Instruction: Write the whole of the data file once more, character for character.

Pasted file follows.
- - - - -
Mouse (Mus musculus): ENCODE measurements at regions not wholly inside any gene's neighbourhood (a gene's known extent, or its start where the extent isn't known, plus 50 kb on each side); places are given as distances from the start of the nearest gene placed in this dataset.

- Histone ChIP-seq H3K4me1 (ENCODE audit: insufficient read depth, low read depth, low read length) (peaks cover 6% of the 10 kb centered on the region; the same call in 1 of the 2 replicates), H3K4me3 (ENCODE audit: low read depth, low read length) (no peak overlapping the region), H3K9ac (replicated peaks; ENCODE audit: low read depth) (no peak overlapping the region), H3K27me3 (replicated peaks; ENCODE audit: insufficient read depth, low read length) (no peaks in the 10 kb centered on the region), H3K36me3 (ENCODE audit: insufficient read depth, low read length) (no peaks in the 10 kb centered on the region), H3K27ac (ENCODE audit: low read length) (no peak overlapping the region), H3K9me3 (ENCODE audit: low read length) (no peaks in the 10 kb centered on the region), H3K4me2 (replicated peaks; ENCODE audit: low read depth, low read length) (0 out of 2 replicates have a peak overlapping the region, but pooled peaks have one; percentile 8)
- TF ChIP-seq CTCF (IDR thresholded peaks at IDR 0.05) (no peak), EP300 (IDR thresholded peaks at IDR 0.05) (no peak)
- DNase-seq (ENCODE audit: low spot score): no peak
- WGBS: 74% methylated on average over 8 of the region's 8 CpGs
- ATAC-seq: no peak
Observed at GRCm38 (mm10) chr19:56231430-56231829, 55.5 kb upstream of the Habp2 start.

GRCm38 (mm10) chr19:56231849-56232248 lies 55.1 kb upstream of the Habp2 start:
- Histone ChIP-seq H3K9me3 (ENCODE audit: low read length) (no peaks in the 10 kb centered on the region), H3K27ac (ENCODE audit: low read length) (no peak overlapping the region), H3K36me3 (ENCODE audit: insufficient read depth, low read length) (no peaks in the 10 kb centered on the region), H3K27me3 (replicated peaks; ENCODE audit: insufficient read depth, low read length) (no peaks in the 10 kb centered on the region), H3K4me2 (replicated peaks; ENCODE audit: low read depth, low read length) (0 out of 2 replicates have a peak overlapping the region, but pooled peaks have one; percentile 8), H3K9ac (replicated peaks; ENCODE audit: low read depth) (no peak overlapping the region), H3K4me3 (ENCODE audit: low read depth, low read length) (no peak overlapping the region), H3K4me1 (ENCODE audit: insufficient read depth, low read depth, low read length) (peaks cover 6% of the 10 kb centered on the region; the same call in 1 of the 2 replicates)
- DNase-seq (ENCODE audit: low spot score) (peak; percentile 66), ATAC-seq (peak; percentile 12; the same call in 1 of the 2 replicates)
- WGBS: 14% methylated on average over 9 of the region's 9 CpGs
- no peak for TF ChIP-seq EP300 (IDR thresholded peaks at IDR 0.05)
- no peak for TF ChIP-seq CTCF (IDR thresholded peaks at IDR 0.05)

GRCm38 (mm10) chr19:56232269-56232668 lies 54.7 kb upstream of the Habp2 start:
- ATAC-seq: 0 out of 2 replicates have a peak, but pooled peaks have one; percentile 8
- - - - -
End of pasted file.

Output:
Mouse (Mus musculus): ENCODE measurements at regions not wholly inside any gene's neighbourhood (a gene's known extent, or its start where the extent isn't known, plus 50 kb on each side); places are given as distances from the start of the nearest gene placed in this dataset.

- Histone ChIP-seq H3K4me1 (ENCODE audit: insufficient read depth, low read depth, low read length) (peaks cover 6% of the 10 kb centered on the region; the same call in 1 of the 2 replicates), H3K4me3 (ENCODE audit: low read depth, low read length) (no peak overlapping the region), H3K9ac (replicated peaks; ENCODE audit: low read depth) (no peak overlapping the region), H3K27me3 (replicated peaks; ENCODE audit: insufficient read depth, low read length) (no peaks in the 10 kb centered on the region), H3K36me3 (ENCODE audit: insufficient read depth, low read length) (no peaks in the 10 kb centered on the region), H3K27ac (ENCODE audit: low read length) (no peak overlapping the region), H3K9me3 (ENCODE audit: low read length) (no peaks in the 10 kb centered on the region), H3K4me2 (replicated peaks; ENCODE audit: low read depth, low read length) (0 out of 2 replicates have a peak overlapping the region, but pooled peaks have one; percentile 8)
- TF ChIP-seq CTCF (IDR thresholded peaks at IDR 0.05) (no peak), EP300 (IDR thresholded peaks at IDR 0.05) (no peak)
- DNase-seq (ENCODE audit: low spot score): no peak
- WGBS: 74% methylated on average over 8 of the region's 8 CpGs
- ATAC-seq: no peak
Observed at GRCm38 (mm10) chr19:56231430-56231829, 55.5 kb upstream of the Habp2 start.

GRCm38 (mm10) chr19:56231849-56232248 lies 55.1 kb upstream of the Habp2 start:
- Histone ChIP-seq H3K9me3 (ENCODE audit: low read length) (no peaks in the 10 kb centered on the region), H3K27ac (ENCODE audit: low read length) (no peak overlapping the region), H3K36me3 (ENCODE audit: insufficient read depth, low read length) (no peaks in the 10 kb centered on the region), H3K27me3 (replicated peaks; ENCODE audit: insufficient read depth, low read length) (no peaks in the 10 kb centered on the region), H3K4me2 (replicated peaks; ENCODE audit: low read depth, low read length) (0 out of 2 replicates have a peak overlapping the region, but pooled peaks have one; percentile 8), H3K9ac (replicated peaks; ENCODE audit: low read depth) (no peak overlapping the region), H3K4me3 (ENCODE audit: low read depth, low read length) (no peak overlapping the region), H3K4me1 (ENCODE audit: insufficient read depth, low read depth, low read length) (peaks cover 6% of the 10 kb centered on the region; the same call in 1 of the 2 replicates)
- DNase-seq (ENCODE audit: low spot score) (peak; percentile 66), ATAC-seq (peak; percentile 12; the same call in 1 of the 2 replicates)
- WGBS: 14% methylated on average over 9 of the region's 9 CpGs
- no peak for TF ChIP-seq EP300 (IDR thresholded peaks at IDR 0.05)
- no peak for TF ChIP-seq CTCF (IDR thresholded peaks at IDR 0.05)

GRCm38 (mm10) chr19:56232269-56232668 lies 54.7 kb upstream of the Habp2 start:
- ATAC-seq: 0 out of 2 replicates have a peak, but pooled peaks have one; percentile 8